[Corrected 5/7/14, 2 pm See below.] A group of scientists in San Diego who found a way to insert synthesized nucleotides into DNA—and who succeeded in coaxing the synthetic DNA to replicate in bacteria—have founded a new company to use the technology to make improved drugs and bio-products.
Their breakthrough in synthetic biology, described in research published today in the journal Nature, is expected to multiply the genetic permutations that enable living cells to produce proteins. Actual products based on the early-stage technology are no sure thing, of course, but San Diego-based Synthorx, says eventually it could provide important new tools for developing new, large-molecule drugs, vaccines, diagnostics, and nanomaterials.
[Clarifies and corrects the gene expression process.] DNA is made of four standard units, or nucleotides (A, C, T, and G). Strung together, the nucleotides provide instructions for the cellular machinery that builds proteins out of amino acids, with each group of three letters, or “codon,” specifying one of 20 amino acid building blocks. But a team led by Floyd Romesberg of The Scripps Research Institute has added two synthetic nucleotides, dubbed X and Y, to the DNA alphabet. Since more letters makes for more possible codons, the researchers say the technology could allow them to engineer organisms capable of incorporating a variety of synthetic amino acids—up to 152 of them—into their proteins, creating a host of proteins with new functions.
“What we’ve done is create a synthetic base pair that functions alongside natural DNA,” Romesberg said in a phone interview. The ability to insert a synthetic base pair in DNA, and to replicate the altered DNA in E. coli bacteria without changes, expands the genetic alphabet to increase the amount of information that can be stored in DNA. The research published today in Nature also shows that DNA repair systems that remove defective nucleotides from DNA will accept the synthetic X-Y nucleotides in the DNA. As a result, he said, “We have created the first organism that stores increased genetic information.”
An associate professor of chemistry, Romesberg is focused on biological and biophysical chemistry, particularly on the processes affected by the forces of evolution. He says the long-term goal of the work that began 14 years ago would apply basic principals of evolution to materials and drug development. “One could imagine making a bunch of DNA that was all slightly different, and then giving cells each one copy,” Romesberg said. “The cells then make whatever that DNA encoded.”
After demonstrating that cells can accommodate the synthetic DNA, Romesberg said the next step would be to use synthetic DNA to make amino acids that don’t exist in nature. “You have an orthogonal, clean set of new information—a new alphabet—that enables you to write new works,” he said. “We’re not there yet, but that’s the direction we’re headed.”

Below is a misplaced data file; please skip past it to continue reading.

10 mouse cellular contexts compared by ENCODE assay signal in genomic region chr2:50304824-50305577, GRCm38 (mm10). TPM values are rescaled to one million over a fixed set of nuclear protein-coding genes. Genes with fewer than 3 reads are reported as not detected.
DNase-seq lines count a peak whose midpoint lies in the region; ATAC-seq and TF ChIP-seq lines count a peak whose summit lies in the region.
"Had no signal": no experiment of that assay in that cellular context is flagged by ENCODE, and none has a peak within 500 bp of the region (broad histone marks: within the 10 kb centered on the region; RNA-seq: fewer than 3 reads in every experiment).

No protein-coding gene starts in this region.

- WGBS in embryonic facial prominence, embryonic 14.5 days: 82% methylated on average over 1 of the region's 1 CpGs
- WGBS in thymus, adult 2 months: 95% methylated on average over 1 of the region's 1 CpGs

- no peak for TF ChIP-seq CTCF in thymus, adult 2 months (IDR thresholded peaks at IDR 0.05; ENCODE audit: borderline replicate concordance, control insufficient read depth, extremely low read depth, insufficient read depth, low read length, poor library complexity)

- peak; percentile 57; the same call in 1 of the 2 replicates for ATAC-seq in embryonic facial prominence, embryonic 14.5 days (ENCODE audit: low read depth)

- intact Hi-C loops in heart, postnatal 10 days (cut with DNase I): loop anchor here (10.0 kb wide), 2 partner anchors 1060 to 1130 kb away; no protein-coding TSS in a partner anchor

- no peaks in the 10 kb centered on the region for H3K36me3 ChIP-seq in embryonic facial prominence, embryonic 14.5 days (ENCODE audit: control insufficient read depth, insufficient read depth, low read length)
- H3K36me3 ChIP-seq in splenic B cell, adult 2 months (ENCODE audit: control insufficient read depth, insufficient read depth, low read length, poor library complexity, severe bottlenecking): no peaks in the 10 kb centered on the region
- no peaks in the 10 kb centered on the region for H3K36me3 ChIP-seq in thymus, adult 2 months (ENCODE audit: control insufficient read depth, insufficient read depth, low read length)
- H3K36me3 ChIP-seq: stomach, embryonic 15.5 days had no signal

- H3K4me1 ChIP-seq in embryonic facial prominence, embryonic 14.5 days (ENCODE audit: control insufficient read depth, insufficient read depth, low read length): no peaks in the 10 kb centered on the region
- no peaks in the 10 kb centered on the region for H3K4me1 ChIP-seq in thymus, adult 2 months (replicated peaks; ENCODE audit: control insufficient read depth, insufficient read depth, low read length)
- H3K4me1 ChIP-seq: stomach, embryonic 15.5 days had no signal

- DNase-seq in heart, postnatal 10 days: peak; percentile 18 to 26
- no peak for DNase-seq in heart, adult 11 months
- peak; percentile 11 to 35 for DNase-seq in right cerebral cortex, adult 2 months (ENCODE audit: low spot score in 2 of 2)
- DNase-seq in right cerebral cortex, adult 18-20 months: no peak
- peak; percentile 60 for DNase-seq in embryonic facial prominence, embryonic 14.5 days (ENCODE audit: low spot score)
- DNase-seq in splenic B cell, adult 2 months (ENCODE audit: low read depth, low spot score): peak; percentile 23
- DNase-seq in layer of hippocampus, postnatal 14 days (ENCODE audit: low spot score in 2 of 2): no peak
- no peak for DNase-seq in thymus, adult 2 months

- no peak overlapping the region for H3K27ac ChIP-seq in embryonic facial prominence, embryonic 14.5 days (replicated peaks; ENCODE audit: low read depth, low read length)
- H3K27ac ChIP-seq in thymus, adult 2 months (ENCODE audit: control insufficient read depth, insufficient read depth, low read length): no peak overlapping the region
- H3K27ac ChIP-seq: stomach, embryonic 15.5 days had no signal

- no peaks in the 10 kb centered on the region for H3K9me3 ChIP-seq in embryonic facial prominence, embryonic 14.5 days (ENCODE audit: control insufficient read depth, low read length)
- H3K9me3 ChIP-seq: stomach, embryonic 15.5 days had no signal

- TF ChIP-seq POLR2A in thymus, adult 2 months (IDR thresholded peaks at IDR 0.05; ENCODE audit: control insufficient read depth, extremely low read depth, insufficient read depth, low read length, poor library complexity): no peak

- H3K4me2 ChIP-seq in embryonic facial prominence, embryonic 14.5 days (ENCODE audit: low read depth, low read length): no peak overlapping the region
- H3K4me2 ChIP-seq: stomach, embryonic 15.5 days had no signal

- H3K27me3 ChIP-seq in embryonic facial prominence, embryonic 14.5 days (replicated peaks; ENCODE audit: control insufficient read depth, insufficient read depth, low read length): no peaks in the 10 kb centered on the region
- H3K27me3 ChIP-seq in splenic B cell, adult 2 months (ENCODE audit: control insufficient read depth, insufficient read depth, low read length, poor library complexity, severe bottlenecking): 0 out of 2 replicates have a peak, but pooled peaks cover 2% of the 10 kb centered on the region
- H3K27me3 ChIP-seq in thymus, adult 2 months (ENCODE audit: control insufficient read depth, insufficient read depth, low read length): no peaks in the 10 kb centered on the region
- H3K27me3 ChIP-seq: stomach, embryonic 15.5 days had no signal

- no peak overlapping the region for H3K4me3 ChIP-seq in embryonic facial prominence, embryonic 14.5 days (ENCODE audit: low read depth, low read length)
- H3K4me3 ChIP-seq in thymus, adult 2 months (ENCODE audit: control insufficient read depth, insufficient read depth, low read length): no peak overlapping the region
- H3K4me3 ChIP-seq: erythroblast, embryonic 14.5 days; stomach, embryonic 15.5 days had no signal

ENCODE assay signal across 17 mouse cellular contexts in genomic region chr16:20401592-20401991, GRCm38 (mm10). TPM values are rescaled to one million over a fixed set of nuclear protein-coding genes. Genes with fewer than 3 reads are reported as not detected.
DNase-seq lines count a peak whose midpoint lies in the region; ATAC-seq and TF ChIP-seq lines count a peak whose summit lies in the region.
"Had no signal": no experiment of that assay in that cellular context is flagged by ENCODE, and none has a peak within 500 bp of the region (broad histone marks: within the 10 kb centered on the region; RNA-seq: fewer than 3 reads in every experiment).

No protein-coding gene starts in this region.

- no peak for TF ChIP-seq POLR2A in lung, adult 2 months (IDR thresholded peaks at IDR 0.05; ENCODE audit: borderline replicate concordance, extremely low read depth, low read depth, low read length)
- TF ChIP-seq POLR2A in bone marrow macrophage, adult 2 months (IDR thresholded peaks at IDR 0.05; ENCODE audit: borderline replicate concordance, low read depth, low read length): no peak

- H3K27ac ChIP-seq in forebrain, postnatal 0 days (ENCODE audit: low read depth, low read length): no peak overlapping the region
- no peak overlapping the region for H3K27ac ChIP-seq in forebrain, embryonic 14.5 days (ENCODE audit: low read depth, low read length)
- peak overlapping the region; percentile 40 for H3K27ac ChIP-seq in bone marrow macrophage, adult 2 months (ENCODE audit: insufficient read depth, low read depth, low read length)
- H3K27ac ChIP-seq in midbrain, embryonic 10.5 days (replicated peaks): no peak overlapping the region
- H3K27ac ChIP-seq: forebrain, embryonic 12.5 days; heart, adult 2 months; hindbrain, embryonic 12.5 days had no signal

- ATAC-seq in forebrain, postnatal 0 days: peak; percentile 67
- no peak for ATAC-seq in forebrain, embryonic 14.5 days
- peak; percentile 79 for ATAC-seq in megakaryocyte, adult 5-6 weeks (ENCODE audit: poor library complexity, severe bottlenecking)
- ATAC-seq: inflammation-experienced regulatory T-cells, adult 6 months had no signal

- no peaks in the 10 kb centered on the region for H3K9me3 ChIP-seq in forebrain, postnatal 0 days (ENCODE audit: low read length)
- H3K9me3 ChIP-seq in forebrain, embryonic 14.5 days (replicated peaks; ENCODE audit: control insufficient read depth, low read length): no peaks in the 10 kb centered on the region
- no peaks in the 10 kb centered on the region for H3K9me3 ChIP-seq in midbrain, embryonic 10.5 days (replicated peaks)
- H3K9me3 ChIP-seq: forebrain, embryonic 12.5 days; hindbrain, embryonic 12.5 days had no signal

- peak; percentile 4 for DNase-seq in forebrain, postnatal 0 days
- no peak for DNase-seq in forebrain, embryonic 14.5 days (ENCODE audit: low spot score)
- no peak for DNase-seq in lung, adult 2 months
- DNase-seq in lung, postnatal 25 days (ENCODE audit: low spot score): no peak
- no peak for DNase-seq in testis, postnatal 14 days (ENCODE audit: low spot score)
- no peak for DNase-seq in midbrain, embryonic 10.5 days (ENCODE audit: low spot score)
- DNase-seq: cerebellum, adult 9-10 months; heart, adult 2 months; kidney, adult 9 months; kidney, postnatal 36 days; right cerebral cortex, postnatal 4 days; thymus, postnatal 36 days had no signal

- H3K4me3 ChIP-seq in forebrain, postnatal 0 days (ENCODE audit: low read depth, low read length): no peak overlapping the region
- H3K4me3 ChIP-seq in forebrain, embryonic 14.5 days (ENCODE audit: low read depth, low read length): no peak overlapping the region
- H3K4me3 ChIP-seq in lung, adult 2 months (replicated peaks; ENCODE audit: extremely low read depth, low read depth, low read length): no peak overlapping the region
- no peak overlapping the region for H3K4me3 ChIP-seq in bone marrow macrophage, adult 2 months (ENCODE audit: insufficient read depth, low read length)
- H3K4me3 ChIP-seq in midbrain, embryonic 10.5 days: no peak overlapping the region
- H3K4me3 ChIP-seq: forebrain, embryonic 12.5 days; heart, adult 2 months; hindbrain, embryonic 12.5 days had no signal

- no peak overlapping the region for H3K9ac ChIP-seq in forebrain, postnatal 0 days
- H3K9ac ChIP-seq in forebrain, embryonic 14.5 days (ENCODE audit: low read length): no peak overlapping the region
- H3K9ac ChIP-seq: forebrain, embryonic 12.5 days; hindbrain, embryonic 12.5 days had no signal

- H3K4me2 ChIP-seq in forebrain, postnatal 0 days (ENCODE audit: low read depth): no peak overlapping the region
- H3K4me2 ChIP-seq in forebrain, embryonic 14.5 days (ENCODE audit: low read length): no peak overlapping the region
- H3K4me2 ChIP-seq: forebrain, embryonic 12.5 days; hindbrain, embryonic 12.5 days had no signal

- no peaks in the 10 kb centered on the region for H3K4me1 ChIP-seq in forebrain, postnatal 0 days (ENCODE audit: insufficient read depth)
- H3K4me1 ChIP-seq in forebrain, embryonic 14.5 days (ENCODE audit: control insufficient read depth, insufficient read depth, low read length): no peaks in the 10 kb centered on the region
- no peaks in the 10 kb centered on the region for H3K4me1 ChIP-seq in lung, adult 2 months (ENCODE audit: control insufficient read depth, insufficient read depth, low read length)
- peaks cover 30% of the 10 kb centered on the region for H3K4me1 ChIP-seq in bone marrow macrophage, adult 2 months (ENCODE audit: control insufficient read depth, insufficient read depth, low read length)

Romesberg was confident enough about taking that next step to found Synthorx to commercialize the technology—using the increased genetic alphabet to improve the discovery and development of new biotherapeutic drugs, diagnostics, and vaccines. One potential application is in drug screening, said Romesberg: “There is a starving need for new protein-based, therapeutic compound libraries that can be used to screen for new drugs.”
The idea is to encode E. coli (or other cells that produce therapeutic proteins) to create a much wider array of those proteins, all slightly different, than what is currently possible, giving drug researchers more chances of finding the right drug-target combination.
The technology also could be used to develop new ways of producing nanomaterials, research reagents, and aptamers, which are molecules that bind to a specific target molecule.
Synthorx has licensed the technology from Scripps, and received an undisclosed investment from two San Diego venture firms, Avalon Ventures and Correlation Ventures.
The same techniques used to develop new drug compounds could be used in materials science to create DNA-based scaffolds for assembling polymers that act as semi-conductors or have other special characteristics, said Court Turner, the Avalon partner overseeing the Synthorx deal.
Developing useful nanomaterials could take an approach that would be similar to creating libraries of therapeutic compounds, Turner explained.
“What if you could make a polymer, but with 10 million variations?” Turner asked. “You could sort them, use PCR [polymerase chain reaction technology] to amplify them, and we could literally apply the principles of evolution to develop non-biological materials.” Scientists could then screen the library of compounds to identify the specific molecules with the most optimized characteristics needed.
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